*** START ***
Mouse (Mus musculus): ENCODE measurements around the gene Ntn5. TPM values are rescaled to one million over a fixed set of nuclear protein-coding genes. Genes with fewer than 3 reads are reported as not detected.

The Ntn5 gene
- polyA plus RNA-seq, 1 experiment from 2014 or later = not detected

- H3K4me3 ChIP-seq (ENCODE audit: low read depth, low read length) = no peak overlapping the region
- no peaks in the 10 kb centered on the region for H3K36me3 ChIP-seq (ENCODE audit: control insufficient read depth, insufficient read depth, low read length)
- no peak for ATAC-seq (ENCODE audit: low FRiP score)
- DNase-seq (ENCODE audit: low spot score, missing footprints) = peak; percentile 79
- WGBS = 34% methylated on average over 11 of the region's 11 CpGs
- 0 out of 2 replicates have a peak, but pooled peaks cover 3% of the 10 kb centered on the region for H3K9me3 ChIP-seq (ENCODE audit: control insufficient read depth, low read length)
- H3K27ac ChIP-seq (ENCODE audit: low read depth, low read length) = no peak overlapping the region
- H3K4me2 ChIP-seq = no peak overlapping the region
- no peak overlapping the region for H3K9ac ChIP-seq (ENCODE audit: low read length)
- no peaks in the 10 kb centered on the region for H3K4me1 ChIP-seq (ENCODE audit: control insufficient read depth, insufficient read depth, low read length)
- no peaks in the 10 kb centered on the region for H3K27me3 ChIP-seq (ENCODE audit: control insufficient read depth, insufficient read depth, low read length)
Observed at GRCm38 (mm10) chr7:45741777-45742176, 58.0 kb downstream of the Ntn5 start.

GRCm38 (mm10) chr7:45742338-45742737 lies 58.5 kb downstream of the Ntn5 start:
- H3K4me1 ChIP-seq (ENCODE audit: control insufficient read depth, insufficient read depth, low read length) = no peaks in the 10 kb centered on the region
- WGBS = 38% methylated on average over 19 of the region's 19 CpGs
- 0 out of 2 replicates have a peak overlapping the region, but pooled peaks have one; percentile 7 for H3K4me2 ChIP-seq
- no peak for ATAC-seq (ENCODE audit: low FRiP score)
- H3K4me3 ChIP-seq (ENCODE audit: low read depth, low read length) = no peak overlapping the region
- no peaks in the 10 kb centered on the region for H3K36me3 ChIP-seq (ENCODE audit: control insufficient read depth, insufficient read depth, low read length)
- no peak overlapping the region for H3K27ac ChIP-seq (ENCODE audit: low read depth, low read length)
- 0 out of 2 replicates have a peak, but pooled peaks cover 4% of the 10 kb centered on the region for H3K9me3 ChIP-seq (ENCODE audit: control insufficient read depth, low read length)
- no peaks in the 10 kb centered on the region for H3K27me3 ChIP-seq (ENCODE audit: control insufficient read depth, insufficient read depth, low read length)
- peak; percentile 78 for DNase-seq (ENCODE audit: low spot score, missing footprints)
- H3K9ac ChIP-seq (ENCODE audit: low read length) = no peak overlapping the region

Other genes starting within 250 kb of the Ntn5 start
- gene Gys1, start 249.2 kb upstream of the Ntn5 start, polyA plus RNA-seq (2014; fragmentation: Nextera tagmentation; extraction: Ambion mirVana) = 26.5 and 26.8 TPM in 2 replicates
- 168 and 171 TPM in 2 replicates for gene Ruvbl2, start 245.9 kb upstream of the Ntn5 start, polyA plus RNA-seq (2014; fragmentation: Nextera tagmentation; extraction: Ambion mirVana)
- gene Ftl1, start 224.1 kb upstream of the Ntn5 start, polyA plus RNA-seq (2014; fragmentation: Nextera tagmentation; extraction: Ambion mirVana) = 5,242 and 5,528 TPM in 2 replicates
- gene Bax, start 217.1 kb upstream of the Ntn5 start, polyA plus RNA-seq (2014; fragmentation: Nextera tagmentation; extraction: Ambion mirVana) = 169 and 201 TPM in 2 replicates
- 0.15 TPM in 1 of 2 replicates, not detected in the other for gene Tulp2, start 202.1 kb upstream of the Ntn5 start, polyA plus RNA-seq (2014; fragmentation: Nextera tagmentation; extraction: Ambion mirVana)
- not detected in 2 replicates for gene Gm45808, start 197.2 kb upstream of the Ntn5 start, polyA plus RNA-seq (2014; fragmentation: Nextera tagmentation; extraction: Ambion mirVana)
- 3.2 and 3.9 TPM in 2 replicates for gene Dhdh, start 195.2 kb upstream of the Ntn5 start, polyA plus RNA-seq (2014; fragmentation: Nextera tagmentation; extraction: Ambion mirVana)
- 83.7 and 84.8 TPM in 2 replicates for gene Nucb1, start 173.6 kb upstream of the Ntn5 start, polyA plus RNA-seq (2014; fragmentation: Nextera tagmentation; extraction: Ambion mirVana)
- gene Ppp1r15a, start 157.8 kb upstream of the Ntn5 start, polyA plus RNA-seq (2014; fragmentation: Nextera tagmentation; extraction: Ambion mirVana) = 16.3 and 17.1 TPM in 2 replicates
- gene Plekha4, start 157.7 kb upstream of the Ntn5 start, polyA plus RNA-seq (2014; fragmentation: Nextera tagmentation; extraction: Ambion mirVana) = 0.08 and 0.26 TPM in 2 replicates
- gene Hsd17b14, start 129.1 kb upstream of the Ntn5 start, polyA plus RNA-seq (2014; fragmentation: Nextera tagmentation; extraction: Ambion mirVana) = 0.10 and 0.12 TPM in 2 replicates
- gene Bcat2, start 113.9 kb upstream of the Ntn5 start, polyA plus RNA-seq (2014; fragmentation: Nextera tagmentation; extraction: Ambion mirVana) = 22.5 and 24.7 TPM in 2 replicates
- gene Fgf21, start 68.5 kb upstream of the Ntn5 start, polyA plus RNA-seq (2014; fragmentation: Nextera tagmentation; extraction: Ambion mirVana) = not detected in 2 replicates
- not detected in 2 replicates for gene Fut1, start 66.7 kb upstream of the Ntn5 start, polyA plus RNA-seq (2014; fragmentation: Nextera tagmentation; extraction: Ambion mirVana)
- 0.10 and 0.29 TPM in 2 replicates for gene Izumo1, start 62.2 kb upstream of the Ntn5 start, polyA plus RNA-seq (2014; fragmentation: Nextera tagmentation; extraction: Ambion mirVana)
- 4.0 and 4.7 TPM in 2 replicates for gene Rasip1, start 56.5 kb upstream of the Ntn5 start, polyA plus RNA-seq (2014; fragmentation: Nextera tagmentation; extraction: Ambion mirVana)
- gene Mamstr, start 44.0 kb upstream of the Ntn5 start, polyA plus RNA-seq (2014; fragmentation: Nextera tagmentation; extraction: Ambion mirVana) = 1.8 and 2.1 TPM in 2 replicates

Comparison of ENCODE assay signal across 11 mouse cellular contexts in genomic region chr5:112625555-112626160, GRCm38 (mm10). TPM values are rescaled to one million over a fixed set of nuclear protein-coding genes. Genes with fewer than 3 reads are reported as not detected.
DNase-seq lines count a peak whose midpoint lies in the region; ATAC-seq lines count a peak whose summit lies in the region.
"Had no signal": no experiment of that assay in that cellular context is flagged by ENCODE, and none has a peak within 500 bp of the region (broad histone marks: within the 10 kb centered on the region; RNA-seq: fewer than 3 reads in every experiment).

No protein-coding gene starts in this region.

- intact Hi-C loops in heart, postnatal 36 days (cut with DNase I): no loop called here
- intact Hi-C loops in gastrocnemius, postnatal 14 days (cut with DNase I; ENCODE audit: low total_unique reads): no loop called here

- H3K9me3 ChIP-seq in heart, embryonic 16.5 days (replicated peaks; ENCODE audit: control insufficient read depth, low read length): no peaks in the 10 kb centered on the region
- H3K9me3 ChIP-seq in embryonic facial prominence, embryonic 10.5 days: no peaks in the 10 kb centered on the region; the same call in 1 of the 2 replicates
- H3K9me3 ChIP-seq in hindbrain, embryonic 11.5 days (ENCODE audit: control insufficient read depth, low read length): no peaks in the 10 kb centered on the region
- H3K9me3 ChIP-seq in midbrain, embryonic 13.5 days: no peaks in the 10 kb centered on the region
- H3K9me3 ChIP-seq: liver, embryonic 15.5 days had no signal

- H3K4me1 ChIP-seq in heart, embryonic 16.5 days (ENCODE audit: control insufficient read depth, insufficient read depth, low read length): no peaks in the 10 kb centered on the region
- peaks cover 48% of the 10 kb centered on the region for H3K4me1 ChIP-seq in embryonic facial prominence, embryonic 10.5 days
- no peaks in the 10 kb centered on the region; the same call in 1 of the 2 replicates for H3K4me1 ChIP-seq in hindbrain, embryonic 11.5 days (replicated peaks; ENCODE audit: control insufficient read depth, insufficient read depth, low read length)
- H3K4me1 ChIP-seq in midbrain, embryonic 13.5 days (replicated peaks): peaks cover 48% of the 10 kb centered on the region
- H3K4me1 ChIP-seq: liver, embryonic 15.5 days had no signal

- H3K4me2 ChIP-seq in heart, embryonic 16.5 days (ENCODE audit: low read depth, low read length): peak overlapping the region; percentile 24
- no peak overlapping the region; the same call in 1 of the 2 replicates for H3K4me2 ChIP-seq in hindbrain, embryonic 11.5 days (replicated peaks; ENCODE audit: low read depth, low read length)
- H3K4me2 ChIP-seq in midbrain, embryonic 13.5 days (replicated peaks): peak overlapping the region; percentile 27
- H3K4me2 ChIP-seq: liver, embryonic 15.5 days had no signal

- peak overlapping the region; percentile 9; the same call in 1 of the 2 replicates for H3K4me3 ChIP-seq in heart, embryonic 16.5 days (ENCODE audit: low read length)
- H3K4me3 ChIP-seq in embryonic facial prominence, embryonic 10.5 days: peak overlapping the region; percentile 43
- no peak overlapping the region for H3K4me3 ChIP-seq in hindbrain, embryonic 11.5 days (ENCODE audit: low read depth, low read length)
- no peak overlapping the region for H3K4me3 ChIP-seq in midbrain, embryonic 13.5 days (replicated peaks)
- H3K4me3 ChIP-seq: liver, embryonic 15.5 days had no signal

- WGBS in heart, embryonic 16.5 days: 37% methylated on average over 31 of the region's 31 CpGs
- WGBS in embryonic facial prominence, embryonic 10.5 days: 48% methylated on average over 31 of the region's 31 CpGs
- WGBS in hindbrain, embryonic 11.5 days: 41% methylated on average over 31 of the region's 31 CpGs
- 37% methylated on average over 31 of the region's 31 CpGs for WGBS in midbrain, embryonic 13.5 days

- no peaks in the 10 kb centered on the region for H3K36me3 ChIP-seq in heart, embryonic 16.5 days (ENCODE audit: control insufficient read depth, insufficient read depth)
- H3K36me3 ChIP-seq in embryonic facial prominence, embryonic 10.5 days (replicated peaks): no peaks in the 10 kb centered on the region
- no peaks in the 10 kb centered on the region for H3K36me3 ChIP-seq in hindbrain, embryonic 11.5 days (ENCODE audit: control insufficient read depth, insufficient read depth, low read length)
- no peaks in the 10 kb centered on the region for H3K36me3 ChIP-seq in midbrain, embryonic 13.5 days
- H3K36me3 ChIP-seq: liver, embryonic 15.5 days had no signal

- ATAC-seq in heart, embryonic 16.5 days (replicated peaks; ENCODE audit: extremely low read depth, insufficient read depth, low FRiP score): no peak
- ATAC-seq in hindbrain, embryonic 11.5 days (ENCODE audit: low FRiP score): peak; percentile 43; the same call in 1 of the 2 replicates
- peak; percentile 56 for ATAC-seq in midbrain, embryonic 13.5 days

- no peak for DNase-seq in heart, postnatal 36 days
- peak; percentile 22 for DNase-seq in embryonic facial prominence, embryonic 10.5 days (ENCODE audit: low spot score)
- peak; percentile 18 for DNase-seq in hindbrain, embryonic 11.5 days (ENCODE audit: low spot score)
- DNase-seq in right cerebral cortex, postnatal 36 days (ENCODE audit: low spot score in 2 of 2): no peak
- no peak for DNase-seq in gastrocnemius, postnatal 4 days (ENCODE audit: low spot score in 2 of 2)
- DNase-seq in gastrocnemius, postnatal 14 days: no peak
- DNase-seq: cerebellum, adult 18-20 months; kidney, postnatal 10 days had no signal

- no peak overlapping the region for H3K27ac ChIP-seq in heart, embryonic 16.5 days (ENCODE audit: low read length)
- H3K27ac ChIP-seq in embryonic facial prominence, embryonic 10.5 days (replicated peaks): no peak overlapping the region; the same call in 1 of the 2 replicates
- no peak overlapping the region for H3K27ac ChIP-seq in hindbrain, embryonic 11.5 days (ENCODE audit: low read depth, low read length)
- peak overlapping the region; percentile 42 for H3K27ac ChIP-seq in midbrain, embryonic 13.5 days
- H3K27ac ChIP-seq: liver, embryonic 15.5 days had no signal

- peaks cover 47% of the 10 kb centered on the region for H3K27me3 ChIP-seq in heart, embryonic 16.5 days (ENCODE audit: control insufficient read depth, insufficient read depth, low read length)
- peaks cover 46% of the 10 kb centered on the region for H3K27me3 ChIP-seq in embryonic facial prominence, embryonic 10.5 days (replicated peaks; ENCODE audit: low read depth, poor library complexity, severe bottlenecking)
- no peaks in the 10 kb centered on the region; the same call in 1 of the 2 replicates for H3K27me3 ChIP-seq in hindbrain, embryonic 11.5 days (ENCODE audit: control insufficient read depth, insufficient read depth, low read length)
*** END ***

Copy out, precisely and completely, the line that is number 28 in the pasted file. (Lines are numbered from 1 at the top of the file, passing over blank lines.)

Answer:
Other genes starting within 250 kb of the Ntn5 start